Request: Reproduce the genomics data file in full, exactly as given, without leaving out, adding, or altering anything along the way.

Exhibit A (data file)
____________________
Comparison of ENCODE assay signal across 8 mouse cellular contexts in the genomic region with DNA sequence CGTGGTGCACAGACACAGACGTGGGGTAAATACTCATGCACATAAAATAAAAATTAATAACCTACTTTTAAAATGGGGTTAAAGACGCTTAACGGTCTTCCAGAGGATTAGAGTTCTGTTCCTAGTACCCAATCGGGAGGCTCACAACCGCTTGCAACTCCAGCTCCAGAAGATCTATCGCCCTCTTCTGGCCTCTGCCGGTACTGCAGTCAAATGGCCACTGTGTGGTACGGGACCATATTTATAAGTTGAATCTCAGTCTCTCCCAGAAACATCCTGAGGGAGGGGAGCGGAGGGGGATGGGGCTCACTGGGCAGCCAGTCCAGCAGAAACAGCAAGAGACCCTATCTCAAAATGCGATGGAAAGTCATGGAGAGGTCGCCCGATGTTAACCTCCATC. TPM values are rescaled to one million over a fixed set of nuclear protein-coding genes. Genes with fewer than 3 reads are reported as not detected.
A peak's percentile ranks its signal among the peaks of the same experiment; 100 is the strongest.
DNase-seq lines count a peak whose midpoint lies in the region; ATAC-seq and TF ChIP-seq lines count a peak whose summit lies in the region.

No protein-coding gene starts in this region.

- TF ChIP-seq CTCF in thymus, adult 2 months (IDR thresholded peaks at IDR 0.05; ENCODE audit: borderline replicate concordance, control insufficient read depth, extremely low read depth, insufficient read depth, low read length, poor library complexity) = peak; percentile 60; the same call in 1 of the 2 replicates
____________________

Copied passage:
Comparison of ENCODE assay signal across 8 mouse cellular contexts in the genomic region with DNA sequence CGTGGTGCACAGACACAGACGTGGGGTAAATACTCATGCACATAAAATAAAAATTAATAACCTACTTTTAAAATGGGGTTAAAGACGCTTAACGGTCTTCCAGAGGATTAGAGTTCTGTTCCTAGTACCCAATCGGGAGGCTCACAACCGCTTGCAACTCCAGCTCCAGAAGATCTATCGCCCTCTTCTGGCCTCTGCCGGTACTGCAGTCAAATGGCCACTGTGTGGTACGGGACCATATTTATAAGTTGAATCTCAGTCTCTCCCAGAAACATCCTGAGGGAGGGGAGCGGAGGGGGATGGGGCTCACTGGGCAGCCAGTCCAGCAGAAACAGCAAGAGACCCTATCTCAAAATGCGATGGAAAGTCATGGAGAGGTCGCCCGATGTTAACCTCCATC. TPM values are rescaled to one million over a fixed set of nuclear protein-coding genes. Genes with fewer than 3 reads are reported as not detected.
A peak's percentile ranks its signal among the peaks of the same experiment; 100 is the strongest.
DNase-seq lines count a peak whose midpoint lies in the region; ATAC-seq and TF ChIP-seq lines count a peak whose summit lies in the region.

No protein-coding gene starts in this region.

- TF ChIP-seq CTCF in thymus, adult 2 months (IDR thresholded peaks at IDR 0.05; ENCODE audit: borderline replicate concordance, control insufficient read depth, extremely low read depth, insufficient read depth, low read length, poor library complexity) = peak; percentile 60; the same call in 1 of the 2 replicates